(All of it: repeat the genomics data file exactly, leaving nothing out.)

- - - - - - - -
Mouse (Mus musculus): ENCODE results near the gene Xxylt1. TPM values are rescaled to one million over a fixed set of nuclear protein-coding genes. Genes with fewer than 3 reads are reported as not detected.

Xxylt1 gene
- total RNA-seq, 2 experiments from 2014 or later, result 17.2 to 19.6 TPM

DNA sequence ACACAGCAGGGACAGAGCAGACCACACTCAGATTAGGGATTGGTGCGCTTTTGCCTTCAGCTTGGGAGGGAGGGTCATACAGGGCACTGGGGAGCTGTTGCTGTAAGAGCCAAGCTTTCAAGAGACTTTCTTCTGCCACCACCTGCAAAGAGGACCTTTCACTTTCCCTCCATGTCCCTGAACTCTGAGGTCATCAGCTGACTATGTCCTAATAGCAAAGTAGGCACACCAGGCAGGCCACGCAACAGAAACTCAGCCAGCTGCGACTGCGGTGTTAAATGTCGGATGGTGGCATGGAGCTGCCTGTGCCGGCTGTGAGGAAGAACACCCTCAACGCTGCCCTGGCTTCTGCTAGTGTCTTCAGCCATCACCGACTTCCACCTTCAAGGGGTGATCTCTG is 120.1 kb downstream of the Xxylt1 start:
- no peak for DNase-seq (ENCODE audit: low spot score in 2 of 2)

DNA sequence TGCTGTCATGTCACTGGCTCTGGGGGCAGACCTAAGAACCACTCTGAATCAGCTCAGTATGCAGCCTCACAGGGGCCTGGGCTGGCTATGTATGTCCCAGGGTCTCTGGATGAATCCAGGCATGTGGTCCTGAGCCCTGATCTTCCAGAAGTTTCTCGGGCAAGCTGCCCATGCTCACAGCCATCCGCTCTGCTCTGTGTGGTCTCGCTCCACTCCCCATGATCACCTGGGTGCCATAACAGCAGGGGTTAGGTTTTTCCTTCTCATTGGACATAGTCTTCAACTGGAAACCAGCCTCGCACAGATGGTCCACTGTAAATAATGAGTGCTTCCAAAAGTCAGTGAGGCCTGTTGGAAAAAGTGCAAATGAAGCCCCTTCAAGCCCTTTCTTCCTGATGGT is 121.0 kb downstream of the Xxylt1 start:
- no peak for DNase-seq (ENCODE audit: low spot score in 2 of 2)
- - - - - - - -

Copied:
Mouse (Mus musculus): ENCODE results near the gene Xxylt1. TPM values are rescaled to one million over a fixed set of nuclear protein-coding genes. Genes with fewer than 3 reads are reported as not detected.

Xxylt1 gene
- total RNA-seq, 2 experiments from 2014 or later, result 17.2 to 19.6 TPM

DNA sequence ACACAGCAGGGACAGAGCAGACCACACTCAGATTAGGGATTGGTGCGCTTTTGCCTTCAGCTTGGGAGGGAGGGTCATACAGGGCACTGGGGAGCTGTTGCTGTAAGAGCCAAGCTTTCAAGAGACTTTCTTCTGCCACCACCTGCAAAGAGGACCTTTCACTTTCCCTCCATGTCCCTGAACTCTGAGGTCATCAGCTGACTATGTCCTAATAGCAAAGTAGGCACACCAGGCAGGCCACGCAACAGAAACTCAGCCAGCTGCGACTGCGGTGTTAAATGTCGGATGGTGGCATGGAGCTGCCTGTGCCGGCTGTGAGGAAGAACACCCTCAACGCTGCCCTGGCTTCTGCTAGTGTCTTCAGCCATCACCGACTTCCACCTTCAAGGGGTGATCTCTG is 120.1 kb downstream of the Xxylt1 start:
- no peak for DNase-seq (ENCODE audit: low spot score in 2 of 2)

DNA sequence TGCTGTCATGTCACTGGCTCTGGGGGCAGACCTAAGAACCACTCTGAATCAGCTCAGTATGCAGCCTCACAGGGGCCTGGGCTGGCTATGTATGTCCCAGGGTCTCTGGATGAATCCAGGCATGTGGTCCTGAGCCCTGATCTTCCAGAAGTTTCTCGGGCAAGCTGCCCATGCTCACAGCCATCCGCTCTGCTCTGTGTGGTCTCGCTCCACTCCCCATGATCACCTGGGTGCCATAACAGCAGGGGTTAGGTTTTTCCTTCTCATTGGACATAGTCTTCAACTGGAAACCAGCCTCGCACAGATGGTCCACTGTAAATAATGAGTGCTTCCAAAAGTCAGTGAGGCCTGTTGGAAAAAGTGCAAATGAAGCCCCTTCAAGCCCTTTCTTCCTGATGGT is 121.0 kb downstream of the Xxylt1 start:
- no peak for DNase-seq (ENCODE audit: low spot score in 2 of 2)